The vet and I talked about our options. She mentioned using a bland prescription food for upset stomachs, but she also understood my concerns about the food having the first protein so far down the list with all of Rye's agility--and we decided to take just one can to see if Rye even liked it so we'd know if it was a viable option. We also talked about doing an x-ray to see if Rye's stomach looked ok, but since she didn't seem in pain and her stool sample looked normal, we decided to put that off for now. It was looking like she might have just been dealing with stress. We'd been gone for two weeks, walking in different parks, living with another cat and another dog plus my parents and my siblings, and we hadn't had agility class or trials in three weeks. In other words, Rye's little world had been rocked. Barley thrives from the extra attention and exploring different trails, but that's really hard for Rye. We decided to just watch her while she readjusted to her normal routine and if anything changed, we'd come right back in.

This is where Rye is most relaxed: sandwiched between her siblings.

A few days later, I got an email from our pet insurance that our claim had been improved and I clicked on our portal to see how much money I'd be getting back. Under the diagnosis section, I was shocked to see ANOREXIA! My puppy had anorexia?!

A quick Google search revealed that this wasn't what originally came to mind. Rye doesn't have any body issues. She's not refusing to eat because she thinks she looks fat in her agility videos. She's not refusing to eat because she's looking for some part of her life she can control. In dogs, anorexia is just a term that means the dog has lost its appetite. There's pseudo-anorexia, which can be caused by issues like dental pain or sore chewing muscles, and true anorexia, which can be caused by psychological issues like stress and anxiety, nausea, or inability to smell.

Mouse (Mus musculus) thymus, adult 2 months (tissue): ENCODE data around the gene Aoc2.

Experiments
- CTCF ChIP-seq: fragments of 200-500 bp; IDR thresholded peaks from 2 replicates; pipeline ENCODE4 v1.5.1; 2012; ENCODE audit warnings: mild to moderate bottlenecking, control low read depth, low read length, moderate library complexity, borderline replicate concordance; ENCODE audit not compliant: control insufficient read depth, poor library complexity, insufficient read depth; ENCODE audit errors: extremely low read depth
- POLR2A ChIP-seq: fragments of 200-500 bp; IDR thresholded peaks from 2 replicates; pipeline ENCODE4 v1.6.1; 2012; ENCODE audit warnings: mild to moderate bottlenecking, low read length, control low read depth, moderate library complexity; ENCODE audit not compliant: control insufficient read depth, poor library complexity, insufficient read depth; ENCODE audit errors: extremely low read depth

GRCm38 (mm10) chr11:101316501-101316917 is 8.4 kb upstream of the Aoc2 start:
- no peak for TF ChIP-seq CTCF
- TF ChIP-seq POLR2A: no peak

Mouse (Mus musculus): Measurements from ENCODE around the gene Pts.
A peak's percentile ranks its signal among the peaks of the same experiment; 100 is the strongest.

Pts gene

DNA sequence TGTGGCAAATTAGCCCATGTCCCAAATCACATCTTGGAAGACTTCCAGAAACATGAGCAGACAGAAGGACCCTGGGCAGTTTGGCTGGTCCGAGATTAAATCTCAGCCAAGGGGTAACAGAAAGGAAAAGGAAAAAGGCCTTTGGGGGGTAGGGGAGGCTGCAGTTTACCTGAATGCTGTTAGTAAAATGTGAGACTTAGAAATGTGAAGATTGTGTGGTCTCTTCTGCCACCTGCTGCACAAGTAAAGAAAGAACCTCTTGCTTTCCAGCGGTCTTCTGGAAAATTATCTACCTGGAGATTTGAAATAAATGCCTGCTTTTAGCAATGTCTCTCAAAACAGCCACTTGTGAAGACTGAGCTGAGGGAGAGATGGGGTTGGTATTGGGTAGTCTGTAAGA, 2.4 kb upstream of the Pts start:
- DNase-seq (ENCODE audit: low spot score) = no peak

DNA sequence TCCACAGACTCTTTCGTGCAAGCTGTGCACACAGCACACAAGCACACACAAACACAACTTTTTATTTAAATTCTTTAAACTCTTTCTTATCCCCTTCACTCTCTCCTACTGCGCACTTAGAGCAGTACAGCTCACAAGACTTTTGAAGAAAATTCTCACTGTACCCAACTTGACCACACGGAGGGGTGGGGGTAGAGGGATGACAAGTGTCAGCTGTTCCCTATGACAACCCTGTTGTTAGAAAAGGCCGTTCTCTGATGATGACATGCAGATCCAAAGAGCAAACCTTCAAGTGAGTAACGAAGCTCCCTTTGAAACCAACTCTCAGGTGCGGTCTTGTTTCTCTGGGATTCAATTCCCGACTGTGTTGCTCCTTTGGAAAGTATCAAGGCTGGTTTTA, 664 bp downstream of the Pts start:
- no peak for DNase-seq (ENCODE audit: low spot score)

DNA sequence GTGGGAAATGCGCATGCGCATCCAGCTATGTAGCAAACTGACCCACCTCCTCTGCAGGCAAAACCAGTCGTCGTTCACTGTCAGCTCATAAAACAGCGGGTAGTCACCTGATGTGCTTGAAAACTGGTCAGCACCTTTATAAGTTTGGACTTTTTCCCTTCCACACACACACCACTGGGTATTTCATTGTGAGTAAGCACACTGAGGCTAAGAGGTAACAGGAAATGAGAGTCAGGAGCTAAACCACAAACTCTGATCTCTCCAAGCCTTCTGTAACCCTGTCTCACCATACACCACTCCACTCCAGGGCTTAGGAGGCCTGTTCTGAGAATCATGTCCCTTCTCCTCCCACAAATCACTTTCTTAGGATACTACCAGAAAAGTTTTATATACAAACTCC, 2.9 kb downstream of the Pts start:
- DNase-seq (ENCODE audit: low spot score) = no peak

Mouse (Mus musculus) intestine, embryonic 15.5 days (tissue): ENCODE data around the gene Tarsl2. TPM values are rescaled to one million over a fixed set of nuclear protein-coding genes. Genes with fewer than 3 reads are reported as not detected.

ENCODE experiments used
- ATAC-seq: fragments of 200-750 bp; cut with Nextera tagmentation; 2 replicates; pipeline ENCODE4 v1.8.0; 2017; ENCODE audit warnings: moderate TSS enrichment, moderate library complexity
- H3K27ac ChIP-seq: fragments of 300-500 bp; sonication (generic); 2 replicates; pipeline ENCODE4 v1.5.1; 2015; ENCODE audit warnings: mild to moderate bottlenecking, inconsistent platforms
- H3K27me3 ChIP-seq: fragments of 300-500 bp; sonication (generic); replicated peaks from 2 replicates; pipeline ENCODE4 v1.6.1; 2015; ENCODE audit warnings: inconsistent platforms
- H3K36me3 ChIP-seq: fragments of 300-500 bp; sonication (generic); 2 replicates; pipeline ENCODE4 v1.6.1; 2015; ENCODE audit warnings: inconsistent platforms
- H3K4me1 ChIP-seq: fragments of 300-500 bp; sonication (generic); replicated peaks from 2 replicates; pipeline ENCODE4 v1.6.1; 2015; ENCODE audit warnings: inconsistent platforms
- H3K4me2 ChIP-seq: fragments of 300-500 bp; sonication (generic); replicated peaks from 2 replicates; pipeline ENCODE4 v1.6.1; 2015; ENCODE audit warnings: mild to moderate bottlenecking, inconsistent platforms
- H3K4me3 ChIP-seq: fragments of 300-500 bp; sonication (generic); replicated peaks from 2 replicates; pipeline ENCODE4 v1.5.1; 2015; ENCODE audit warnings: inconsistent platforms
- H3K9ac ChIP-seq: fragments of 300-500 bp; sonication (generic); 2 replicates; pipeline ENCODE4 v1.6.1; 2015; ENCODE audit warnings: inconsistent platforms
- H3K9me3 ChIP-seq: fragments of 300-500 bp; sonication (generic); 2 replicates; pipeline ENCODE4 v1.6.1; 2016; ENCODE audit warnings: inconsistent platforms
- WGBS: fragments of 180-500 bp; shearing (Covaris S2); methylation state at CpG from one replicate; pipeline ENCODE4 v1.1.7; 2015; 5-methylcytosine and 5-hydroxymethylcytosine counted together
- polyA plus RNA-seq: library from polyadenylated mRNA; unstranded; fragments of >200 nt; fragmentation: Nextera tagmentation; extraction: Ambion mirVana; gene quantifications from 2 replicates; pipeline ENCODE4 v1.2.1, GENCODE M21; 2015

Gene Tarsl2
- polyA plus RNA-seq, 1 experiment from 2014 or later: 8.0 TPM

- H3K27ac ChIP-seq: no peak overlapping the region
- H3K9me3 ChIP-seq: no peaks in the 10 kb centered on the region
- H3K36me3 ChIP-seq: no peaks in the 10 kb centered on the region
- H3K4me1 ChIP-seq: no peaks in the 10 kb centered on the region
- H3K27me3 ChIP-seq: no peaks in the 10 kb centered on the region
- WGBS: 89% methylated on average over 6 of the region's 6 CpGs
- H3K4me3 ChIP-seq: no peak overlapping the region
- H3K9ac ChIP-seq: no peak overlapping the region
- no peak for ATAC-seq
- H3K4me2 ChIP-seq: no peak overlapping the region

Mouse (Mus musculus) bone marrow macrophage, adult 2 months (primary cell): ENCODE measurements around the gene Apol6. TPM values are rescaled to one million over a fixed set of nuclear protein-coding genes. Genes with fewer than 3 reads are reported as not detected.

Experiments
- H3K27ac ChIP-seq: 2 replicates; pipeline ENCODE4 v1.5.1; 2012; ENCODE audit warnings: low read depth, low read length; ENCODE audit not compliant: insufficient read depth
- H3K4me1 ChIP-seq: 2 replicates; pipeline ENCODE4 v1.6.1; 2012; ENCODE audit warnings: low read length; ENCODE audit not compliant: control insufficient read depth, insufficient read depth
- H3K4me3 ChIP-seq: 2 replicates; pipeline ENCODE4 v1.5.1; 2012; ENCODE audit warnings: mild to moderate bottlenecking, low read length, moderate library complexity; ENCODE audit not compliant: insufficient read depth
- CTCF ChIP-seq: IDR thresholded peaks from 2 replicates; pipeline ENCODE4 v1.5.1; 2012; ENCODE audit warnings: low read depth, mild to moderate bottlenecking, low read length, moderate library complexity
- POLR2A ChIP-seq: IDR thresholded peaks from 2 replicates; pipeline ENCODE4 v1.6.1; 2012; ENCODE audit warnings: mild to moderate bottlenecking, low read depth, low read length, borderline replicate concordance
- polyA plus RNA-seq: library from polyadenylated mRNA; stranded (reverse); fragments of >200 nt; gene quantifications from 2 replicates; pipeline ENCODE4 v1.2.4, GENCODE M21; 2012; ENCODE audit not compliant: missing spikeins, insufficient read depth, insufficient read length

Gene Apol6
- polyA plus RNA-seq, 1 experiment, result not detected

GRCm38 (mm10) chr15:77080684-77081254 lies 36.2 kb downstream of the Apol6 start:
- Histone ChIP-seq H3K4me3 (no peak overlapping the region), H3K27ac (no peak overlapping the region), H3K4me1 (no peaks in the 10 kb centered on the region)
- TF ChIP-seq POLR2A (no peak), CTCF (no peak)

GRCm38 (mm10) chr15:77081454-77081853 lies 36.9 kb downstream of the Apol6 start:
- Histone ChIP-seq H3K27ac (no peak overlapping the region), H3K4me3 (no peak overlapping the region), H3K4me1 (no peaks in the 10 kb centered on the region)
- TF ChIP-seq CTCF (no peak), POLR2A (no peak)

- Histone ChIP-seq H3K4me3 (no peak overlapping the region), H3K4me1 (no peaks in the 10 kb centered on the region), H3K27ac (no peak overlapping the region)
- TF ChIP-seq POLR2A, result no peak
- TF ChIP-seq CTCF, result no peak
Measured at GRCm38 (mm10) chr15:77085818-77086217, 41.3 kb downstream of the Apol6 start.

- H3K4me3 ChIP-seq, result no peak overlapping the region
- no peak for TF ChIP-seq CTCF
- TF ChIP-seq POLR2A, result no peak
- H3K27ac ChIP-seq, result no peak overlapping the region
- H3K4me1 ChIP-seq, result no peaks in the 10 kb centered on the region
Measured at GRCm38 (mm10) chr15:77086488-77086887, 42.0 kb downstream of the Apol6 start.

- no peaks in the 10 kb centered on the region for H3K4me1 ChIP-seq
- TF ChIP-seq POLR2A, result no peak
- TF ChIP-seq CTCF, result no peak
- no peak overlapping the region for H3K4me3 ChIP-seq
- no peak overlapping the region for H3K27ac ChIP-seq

Rye is back to her normal, goofy, sometimes neurotic self. She's eating fairly regularly, except for the day after a scent trial when we'd taken a particularly stressful walk, so it seems like she does have stress-related anorexia.

She had to make sure nobody snuck up behind her while I tried to take pictures.

Maybe one day I'll know what it feels like to have a normal pet that only needs regular wellness checks and vaccinations, but for now, we'll be embracing this new adventure and looking at the different ways that I can help Rye deal with her anxiety, so we can continue to have fun and adventure without starving my tiny terror.

Tuesday, January 29, 2019

Finding Winter Fun

Winter has finally arrived in northeast Ohio. We've had snow and extreme cold that's made it hard to get in good walks the last few days. Our neighborhood gets very slippery because they don't plow the residential streets very well, so unless I'm feeling particularly brave, Barley and Rye get separate very short walks to stretch their legs. Rye's also been rebelling against her boots, so that's kept us home a few times so that I can make sure she doesn't stay out too long and hurt her paws.